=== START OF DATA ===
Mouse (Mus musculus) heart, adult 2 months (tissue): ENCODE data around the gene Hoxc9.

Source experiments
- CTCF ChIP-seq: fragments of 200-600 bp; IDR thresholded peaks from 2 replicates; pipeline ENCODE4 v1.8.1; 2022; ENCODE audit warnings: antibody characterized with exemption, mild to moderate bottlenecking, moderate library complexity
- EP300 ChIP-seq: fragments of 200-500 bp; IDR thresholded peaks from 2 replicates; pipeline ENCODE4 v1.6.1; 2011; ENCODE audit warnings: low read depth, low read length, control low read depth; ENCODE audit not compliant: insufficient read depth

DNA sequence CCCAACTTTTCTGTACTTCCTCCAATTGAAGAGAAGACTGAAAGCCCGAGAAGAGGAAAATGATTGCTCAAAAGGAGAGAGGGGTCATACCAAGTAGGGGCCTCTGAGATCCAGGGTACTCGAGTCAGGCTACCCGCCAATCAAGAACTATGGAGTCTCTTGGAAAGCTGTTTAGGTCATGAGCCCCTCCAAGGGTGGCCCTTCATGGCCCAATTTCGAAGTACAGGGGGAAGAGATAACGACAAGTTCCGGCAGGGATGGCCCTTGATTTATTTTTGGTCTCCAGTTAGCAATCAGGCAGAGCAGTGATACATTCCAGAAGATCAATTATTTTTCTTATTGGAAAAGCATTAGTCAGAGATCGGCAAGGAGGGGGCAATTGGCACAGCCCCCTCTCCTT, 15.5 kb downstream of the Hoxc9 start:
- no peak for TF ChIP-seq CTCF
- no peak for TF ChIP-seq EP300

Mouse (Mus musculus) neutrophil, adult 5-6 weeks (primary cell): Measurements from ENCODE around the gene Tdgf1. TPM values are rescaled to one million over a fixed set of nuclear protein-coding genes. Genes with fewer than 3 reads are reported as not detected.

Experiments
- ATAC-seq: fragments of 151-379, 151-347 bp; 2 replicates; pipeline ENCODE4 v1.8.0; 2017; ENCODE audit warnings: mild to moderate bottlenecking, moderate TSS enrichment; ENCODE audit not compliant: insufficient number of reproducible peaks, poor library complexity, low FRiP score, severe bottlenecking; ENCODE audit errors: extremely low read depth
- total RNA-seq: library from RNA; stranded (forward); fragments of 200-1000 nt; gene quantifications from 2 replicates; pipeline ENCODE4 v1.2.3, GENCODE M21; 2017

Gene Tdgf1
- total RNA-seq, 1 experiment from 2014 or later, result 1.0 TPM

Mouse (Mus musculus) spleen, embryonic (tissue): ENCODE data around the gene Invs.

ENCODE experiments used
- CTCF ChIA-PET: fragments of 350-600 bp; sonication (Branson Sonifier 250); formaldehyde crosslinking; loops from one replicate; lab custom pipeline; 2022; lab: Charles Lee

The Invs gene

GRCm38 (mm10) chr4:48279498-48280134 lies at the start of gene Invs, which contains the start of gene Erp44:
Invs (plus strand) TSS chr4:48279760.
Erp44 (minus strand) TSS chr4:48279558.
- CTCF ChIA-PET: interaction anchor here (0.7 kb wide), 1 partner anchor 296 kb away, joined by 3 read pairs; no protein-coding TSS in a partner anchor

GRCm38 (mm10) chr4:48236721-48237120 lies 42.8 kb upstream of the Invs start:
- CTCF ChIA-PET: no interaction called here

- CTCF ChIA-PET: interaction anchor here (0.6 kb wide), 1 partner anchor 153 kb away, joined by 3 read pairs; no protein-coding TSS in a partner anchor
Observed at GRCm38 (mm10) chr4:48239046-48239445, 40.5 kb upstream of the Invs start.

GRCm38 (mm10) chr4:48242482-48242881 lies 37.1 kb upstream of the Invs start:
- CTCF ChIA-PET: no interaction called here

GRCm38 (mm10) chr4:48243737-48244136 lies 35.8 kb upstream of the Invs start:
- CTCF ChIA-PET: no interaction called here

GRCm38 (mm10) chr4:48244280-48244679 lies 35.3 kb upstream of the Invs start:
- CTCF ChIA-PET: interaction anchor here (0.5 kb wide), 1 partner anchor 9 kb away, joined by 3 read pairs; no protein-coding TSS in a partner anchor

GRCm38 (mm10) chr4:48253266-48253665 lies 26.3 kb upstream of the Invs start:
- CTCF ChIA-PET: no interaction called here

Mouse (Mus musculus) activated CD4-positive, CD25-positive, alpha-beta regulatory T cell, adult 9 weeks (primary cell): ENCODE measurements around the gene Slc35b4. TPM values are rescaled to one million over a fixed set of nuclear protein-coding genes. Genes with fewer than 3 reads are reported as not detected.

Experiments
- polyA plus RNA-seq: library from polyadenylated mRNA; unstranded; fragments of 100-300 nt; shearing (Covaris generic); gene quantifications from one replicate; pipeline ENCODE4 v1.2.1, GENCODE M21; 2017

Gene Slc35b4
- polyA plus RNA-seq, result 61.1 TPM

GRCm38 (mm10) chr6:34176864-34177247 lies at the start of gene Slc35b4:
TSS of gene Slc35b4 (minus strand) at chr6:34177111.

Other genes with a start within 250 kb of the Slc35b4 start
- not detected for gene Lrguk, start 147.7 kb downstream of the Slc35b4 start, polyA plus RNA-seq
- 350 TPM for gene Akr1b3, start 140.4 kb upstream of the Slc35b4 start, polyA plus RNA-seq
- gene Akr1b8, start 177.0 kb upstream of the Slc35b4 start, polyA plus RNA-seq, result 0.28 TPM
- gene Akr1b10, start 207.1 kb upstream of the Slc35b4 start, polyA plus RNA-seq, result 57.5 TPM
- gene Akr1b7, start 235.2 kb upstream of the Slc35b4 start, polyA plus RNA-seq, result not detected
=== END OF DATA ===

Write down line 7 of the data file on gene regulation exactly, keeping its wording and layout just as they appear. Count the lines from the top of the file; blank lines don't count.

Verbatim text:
- no peak for TF ChIP-seq EP300